Book Review: The Inventor and the Tycoon by Edward Ball

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Arti­cle first pub­lished as Book Review: The Inven­tor and the Tycoon by Edward Ball on Blog­crit­ics.

The Inven­tor and the Tycoon by Edward Ball is a non-fiction book about two pio­neers, a mur­der and motion pic­tures. The author is a National Book Award win­ner for his pre­vi­ous book Slaves in the Family.

The pub­lisher is giv­ing away one copy to two win­ners of this book -to enter fill out the Raf­fle­copt­ter form at the end of the post.

  • 464 pages
  • Pub­lisher: Doubleday
  • Lan­guage: English
  • ISBN-10: 0385525753


Book Review The Inventor and the Tycoon by Edward Ball


My rat­ing for The Inven­tor and the Tycoon- 5

Buy this book in paper or in elec­tronic format*

More Books by Edward Ball

In The Inven­tor and the Tycoon, author Edward Ball has infused the famous and the infa­mous into a story so large it might as well be fic­tion. The story involves cap­i­tal­ism, money, mur­der, trains, horse rac­ing ,pho­tog­ra­phy and the begin­ning of mov­ing pictures.

Leland Stan­ford, “the rich­est man west of the Mis­sis­sippi”, rail­road tycoon, rob­ber baron, patron of the arts and a hip­pophile had one ques­tion on his mind: do horses’ hooves leave the ground when they gal­lop. Enter pho­tog­ra­pher Ead­weard Muy­bridge who will try to prove Mr. Stan­ford right and, unbe­knownst to the two of them, usher the world into the age of movies.

Race horse gal­lop­ing (from a series of pic­tures by Ead­weard Muybridge

Mr. Ball teases the reader by not telling the story in a chrono­log­i­cal order, we start with Muy­bridge shock­ing a bunch of rich folks with his horse-in-motion dis­play, move on to a chap­ter about mur­der, to a his­tory of Stan­ford (for which Stan­ford Uni­ver­sity is named after), his rail­roads, Muybridge’s trial, Stanford’s fas­ci­na­tion with horses, pho­tog­ra­phy, the trial’s ver­dict  and more. As you can see, the author plants a seed and leaves it alone by mov­ing on to another sub­ject which might or might not be related only to come back to the sub­ject later on. While I am not a fan of this style, Mr. Ball made it work and the sev­eral cliffhang­ers kept me hun­gry for more.

Due to the struc­ture of the book, the author repeats sev­eral key facts which, if were told in order, the reader might have been able to keep in their heads. The struc­ture is odd, but it tells the story of two odd peo­ple (even though I have to admit that Muy­bridge is cer­tainly the one who is more strange) and some­how seems fit­ting. Muy­bridge dressed down, smoked a corn­cob pipe, changed the spelling of his name sev­eral time and mar­ries a woman half his age. Stan­ford headed a large com­pany build­ing the west­ern half of the transcon­ti­nen­tal rail­road, becom­ing a US Sen­a­tor and California’s governor.

One of the more inter­est­ing aspects of the book was a short part at the end where Muy­bridge, who invented a “mov­ing pic­ture” met super-inventor Thomas Edi­son. The Wiz­ard of Menlo Park is not por­trayed very kindly in the book, he “had a habit of bor­row­ing the work of oth­ers and not return­ing it”,  tak­ing Muybridge’s idea and basi­cally mak­ing it his own while throw­ing the pho­tog­ra­pher out and tak­ing credit for the ages.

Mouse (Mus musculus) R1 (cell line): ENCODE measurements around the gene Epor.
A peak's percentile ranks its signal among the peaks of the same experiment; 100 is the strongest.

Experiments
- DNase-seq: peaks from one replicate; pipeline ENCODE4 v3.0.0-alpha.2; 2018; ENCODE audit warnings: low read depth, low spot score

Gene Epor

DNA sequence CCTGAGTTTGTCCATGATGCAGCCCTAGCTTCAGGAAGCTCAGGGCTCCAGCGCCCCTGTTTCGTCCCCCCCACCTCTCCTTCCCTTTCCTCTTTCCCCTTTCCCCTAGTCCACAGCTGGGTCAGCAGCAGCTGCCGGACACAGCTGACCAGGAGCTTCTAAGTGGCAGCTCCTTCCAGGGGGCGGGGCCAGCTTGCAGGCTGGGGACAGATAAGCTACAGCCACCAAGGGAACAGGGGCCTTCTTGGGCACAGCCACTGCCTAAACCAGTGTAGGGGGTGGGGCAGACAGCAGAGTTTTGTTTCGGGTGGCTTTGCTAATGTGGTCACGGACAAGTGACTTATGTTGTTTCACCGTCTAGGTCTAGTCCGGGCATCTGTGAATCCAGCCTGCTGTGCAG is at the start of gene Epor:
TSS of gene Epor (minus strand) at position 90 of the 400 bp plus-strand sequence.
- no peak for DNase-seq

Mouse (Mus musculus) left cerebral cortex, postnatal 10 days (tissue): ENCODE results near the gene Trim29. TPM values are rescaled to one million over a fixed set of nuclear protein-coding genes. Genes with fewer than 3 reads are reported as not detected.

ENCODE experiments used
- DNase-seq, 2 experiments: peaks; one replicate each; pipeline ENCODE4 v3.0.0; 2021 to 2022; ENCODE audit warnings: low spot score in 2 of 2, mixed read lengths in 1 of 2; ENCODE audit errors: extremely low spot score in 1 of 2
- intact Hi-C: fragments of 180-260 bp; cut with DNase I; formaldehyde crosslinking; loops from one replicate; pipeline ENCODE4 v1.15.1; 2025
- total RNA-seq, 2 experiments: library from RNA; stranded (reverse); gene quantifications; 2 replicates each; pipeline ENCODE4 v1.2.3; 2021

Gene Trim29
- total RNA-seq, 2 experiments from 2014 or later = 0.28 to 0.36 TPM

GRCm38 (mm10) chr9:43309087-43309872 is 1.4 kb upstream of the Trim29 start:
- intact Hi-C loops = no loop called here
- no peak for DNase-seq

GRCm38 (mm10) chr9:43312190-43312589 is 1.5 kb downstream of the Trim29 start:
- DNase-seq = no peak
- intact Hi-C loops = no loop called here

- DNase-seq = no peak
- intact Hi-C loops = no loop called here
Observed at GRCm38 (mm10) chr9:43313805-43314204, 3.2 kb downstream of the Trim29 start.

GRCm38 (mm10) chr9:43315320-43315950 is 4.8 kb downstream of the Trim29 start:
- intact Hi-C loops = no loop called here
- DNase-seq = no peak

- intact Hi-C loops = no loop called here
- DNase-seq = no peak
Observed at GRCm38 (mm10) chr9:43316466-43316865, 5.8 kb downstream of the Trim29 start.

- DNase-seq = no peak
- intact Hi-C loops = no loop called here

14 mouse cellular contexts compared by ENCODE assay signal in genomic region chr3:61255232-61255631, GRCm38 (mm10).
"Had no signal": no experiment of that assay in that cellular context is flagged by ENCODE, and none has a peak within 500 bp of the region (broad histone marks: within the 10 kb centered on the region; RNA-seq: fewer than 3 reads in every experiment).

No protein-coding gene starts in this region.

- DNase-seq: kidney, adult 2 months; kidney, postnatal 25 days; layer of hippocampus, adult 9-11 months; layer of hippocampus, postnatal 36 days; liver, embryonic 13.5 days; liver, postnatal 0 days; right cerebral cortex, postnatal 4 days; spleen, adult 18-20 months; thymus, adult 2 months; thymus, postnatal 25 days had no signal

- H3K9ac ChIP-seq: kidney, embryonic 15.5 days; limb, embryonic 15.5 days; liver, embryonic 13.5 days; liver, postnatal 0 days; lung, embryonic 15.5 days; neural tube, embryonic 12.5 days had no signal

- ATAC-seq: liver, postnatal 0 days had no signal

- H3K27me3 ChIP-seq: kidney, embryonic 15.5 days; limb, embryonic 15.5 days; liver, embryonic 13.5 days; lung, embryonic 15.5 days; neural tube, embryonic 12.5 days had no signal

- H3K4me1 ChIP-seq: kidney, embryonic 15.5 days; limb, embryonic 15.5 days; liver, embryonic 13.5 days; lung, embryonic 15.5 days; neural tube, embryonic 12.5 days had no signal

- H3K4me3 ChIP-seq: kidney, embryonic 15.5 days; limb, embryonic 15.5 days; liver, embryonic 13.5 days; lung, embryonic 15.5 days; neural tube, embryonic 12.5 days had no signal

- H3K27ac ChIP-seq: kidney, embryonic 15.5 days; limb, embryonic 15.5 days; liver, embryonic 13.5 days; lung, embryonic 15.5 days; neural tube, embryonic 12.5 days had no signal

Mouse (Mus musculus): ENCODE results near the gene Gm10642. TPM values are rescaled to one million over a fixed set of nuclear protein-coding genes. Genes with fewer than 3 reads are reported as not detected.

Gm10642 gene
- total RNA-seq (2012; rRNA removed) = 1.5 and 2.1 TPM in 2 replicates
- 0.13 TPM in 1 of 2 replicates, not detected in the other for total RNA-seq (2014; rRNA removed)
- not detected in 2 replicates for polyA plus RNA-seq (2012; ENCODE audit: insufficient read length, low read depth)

The book is fun to read, Mr. Ball cre­ates scenes which seemed to be taken out of a novel and make the read­ing move fast. Pep­pered through­out the book are pho­tographs demon­strat­ing Muybridge’s skill and evolv­ing exper­i­ments of early cin­e­matic magic.

The book is divided into three parts:
Part one goes back in tome from the 1880s to the 1860s when Stan­ford became a rich man from his hum­ble begin­nings as a shop owner. At the same time Ead­weard Muy­bridge becomes a photographer.

The sec­ond part is less orga­nized and takes place dur­ing Stanford’s youth (1830s – 1870s not nec­es­sar­ily in order) and skips to Muybridge’s 1876 mur­der trial.

Two years into his mar­riage, Muy­bridge dis­cov­ered that his wife Flora was cheat­ing on him with her friend Harry Larkyns. Dur­ing this time, Muy­bridge also found out that his son Flo­rado might have been fathered by his wife’s lover. In Octo­ber of that year, Muy­bridge tracked down Larkyns and shot him point blank. Later that evening Larkyns died and Muy­bridge was arrested.

Dur­ing the trial the defense pleaded insan­ity even though the defen­dant fully admit­ted that his actions were delib­er­ate and planned. How­ever, the jury still found Muy­bridge not guilty on the grounds of jus­ti­fi­able homicide.

Part two then jumps back to Muybridge’s youth (1830s) and ends in the 1850s and 1860s.

The third part of the book is more straight­for­ward, start­ing where part 2 ended to Muybridge’s death at the begin­ning of the 20th Century.

 Buy this book in paper or in elec­tronic format*

More Books by Edward Ball


  • Give­away ends: Feb­ru­ary 2, 2013

  • US/Canada Ship­ping Addresses Only

  • No PO Boxes

  • Win­ners will have 24 hours to write back with their address, oth­er­wise an alter­nate win­ner will be picked

Con­grat­u­la­tions: carlscott@, akreese@

Zohar — Man of la Book
Dis­claimer: I got this book for free.
*Ama­zon links point to an affil­i­ate account

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